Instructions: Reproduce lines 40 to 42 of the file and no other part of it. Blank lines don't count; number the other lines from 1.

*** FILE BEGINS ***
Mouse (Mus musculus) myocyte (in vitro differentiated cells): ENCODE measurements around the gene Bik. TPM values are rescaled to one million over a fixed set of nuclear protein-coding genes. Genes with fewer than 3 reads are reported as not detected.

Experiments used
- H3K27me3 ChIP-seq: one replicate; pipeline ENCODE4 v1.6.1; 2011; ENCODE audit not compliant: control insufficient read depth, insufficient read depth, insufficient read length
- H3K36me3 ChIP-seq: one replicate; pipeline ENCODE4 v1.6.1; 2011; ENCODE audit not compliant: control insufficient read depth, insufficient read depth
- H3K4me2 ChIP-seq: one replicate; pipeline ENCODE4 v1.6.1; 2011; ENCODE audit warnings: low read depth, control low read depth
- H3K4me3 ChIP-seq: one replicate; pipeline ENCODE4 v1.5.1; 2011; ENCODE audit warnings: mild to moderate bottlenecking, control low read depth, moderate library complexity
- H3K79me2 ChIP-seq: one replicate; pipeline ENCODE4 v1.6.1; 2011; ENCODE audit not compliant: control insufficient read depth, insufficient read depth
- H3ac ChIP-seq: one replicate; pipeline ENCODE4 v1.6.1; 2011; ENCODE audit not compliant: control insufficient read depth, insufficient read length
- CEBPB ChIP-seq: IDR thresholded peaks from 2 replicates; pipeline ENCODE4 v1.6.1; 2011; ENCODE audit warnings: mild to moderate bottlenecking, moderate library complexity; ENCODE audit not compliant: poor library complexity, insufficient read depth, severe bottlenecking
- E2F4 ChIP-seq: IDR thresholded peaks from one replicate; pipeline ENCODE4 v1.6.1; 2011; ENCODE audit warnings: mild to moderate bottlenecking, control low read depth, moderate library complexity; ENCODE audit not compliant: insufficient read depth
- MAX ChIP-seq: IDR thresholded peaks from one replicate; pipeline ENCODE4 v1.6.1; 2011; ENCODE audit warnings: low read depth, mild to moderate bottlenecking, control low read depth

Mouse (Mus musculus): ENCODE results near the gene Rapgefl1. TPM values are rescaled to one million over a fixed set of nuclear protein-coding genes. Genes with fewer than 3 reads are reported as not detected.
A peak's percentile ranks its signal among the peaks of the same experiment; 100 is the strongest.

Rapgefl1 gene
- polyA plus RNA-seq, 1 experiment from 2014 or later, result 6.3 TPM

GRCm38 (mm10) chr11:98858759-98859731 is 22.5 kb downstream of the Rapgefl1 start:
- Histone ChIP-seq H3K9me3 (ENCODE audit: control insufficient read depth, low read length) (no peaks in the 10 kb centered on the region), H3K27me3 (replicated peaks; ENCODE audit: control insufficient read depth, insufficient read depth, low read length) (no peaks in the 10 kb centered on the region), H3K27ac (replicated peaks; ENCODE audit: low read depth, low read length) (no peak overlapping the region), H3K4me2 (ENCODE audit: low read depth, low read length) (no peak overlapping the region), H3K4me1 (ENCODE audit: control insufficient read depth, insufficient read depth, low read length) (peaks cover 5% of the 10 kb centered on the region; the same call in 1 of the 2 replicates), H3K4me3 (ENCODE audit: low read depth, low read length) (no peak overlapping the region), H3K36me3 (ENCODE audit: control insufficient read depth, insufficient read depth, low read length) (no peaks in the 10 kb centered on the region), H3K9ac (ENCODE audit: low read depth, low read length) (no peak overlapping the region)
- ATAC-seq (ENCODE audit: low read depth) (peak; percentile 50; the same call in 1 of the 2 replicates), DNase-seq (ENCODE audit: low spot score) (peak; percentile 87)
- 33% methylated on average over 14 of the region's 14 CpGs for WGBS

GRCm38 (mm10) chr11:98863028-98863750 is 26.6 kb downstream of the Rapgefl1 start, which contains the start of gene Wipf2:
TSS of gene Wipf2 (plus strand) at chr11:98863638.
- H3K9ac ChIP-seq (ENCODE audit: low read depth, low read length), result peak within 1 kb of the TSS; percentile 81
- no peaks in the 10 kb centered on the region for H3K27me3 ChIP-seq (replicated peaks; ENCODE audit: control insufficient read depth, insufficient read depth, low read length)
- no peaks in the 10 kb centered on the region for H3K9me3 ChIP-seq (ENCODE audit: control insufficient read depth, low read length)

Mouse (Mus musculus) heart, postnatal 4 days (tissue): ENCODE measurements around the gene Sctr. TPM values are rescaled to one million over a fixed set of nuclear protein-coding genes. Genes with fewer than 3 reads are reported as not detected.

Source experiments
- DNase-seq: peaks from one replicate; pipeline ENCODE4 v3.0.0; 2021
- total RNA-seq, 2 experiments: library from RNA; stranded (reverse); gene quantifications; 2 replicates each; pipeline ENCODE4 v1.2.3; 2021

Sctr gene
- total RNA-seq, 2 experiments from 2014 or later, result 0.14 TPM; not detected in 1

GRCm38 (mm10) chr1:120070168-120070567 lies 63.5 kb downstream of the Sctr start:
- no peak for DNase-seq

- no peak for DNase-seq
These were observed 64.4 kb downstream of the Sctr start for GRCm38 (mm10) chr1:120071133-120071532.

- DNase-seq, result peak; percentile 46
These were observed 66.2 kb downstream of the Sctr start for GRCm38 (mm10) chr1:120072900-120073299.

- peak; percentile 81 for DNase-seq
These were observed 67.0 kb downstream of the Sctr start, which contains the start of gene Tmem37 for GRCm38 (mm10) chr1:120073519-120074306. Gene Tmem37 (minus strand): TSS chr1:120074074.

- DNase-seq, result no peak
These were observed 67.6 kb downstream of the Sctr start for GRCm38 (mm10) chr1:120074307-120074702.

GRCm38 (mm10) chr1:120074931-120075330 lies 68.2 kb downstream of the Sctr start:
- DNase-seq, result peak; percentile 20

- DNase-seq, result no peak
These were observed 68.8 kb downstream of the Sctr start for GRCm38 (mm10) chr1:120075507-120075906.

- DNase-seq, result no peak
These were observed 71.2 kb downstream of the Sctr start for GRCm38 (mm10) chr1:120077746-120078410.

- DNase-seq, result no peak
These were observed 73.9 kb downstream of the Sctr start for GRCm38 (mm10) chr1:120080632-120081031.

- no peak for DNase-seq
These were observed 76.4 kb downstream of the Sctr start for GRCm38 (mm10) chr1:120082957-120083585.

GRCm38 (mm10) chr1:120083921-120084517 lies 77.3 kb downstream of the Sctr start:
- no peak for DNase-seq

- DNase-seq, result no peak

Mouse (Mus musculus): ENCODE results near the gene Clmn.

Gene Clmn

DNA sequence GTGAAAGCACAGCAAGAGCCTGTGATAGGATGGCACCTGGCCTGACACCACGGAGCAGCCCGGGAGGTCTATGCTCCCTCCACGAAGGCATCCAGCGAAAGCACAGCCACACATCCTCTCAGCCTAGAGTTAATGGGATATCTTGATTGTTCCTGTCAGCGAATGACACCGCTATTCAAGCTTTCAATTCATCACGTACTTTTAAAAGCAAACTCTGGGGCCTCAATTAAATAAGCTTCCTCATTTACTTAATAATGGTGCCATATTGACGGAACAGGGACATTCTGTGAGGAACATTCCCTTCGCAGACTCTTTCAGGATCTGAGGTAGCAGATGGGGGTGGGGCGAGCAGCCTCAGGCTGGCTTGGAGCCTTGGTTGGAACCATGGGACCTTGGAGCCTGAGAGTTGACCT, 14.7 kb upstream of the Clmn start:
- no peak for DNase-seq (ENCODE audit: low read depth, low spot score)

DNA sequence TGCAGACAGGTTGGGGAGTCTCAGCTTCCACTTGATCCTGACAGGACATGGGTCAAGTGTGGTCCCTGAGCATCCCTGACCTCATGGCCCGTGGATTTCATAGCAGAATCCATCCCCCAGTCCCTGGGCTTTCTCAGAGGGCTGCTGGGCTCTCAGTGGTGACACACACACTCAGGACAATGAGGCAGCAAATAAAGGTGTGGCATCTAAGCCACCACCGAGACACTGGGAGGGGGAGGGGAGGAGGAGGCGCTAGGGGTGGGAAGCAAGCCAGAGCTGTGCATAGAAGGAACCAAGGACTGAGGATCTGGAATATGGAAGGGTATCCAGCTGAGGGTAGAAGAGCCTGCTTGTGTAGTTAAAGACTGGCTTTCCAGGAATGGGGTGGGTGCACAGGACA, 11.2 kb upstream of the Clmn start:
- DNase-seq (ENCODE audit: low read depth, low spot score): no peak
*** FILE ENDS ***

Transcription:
These were observed 67.6 kb downstream of the Sctr start for GRCm38 (mm10) chr1:120074307-120074702.

GRCm38 (mm10) chr1:120074931-120075330 lies 68.2 kb downstream of the Sctr start:
- DNase-seq, result peak; percentile 20